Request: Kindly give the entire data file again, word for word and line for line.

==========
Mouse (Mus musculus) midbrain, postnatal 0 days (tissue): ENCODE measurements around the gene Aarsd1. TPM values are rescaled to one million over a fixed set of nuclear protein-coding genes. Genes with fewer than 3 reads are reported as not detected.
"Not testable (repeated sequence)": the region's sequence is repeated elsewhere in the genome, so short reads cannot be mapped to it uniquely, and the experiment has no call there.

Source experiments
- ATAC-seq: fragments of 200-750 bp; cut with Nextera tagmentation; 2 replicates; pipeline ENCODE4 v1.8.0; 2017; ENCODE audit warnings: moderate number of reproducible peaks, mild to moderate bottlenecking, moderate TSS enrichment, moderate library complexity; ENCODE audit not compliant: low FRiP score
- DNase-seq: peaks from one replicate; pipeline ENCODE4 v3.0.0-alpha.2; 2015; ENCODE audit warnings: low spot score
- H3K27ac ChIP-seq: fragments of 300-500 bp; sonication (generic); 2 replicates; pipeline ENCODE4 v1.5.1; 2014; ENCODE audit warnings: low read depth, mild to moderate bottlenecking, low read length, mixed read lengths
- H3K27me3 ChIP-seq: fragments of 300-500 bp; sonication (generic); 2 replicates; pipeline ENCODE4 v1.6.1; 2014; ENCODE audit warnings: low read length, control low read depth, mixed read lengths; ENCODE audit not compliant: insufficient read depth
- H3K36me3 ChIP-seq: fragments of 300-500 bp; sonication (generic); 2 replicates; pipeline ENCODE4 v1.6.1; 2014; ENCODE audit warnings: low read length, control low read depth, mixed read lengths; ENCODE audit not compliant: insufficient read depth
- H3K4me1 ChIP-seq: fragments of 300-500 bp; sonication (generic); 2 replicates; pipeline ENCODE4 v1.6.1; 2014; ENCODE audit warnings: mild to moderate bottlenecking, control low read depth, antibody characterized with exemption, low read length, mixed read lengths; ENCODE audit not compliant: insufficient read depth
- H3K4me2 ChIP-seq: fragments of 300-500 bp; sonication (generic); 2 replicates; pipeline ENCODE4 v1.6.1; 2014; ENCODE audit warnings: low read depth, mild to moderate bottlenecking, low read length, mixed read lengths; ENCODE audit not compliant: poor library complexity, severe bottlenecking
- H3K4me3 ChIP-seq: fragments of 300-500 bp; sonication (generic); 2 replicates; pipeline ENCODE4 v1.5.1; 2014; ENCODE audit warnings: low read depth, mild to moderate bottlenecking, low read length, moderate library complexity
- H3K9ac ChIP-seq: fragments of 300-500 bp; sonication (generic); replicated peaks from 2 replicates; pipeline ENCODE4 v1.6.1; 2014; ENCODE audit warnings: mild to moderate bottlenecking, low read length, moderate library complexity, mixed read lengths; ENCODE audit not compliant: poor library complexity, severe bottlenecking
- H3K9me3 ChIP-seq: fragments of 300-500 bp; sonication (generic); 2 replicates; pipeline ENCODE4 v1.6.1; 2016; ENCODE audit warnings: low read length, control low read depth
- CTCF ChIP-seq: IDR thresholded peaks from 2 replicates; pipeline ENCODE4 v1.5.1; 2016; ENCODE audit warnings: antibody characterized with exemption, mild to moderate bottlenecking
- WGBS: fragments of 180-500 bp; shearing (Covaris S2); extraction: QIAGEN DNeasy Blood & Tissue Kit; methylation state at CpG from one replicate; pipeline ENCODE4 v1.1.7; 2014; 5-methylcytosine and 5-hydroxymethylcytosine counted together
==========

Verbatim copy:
Mouse (Mus musculus) midbrain, postnatal 0 days (tissue): ENCODE measurements around the gene Aarsd1. TPM values are rescaled to one million over a fixed set of nuclear protein-coding genes. Genes with fewer than 3 reads are reported as not detected.
"Not testable (repeated sequence)": the region's sequence is repeated elsewhere in the genome, so short reads cannot be mapped to it uniquely, and the experiment has no call there.

Source experiments
- ATAC-seq: fragments of 200-750 bp; cut with Nextera tagmentation; 2 replicates; pipeline ENCODE4 v1.8.0; 2017; ENCODE audit warnings: moderate number of reproducible peaks, mild to moderate bottlenecking, moderate TSS enrichment, moderate library complexity; ENCODE audit not compliant: low FRiP score
- DNase-seq: peaks from one replicate; pipeline ENCODE4 v3.0.0-alpha.2; 2015; ENCODE audit warnings: low spot score
- H3K27ac ChIP-seq: fragments of 300-500 bp; sonication (generic); 2 replicates; pipeline ENCODE4 v1.5.1; 2014; ENCODE audit warnings: low read depth, mild to moderate bottlenecking, low read length, mixed read lengths
- H3K27me3 ChIP-seq: fragments of 300-500 bp; sonication (generic); 2 replicates; pipeline ENCODE4 v1.6.1; 2014; ENCODE audit warnings: low read length, control low read depth, mixed read lengths; ENCODE audit not compliant: insufficient read depth
- H3K36me3 ChIP-seq: fragments of 300-500 bp; sonication (generic); 2 replicates; pipeline ENCODE4 v1.6.1; 2014; ENCODE audit warnings: low read length, control low read depth, mixed read lengths; ENCODE audit not compliant: insufficient read depth
- H3K4me1 ChIP-seq: fragments of 300-500 bp; sonication (generic); 2 replicates; pipeline ENCODE4 v1.6.1; 2014; ENCODE audit warnings: mild to moderate bottlenecking, control low read depth, antibody characterized with exemption, low read length, mixed read lengths; ENCODE audit not compliant: insufficient read depth
- H3K4me2 ChIP-seq: fragments of 300-500 bp; sonication (generic); 2 replicates; pipeline ENCODE4 v1.6.1; 2014; ENCODE audit warnings: low read depth, mild to moderate bottlenecking, low read length, mixed read lengths; ENCODE audit not compliant: poor library complexity, severe bottlenecking
- H3K4me3 ChIP-seq: fragments of 300-500 bp; sonication (generic); 2 replicates; pipeline ENCODE4 v1.5.1; 2014; ENCODE audit warnings: low read depth, mild to moderate bottlenecking, low read length, moderate library complexity
- H3K9ac ChIP-seq: fragments of 300-500 bp; sonication (generic); replicated peaks from 2 replicates; pipeline ENCODE4 v1.6.1; 2014; ENCODE audit warnings: mild to moderate bottlenecking, low read length, moderate library complexity, mixed read lengths; ENCODE audit not compliant: poor library complexity, severe bottlenecking
- H3K9me3 ChIP-seq: fragments of 300-500 bp; sonication (generic); 2 replicates; pipeline ENCODE4 v1.6.1; 2016; ENCODE audit warnings: low read length, control low read depth
- CTCF ChIP-seq: IDR thresholded peaks from 2 replicates; pipeline ENCODE4 v1.5.1; 2016; ENCODE audit warnings: antibody characterized with exemption, mild to moderate bottlenecking
- WGBS: fragments of 180-500 bp; shearing (Covaris S2); extraction: QIAGEN DNeasy Blood & Tissue Kit; methylation state at CpG from one replicate; pipeline ENCODE4 v1.1.7; 2014; 5-methylcytosine and 5-hydroxymethylcytosine counted together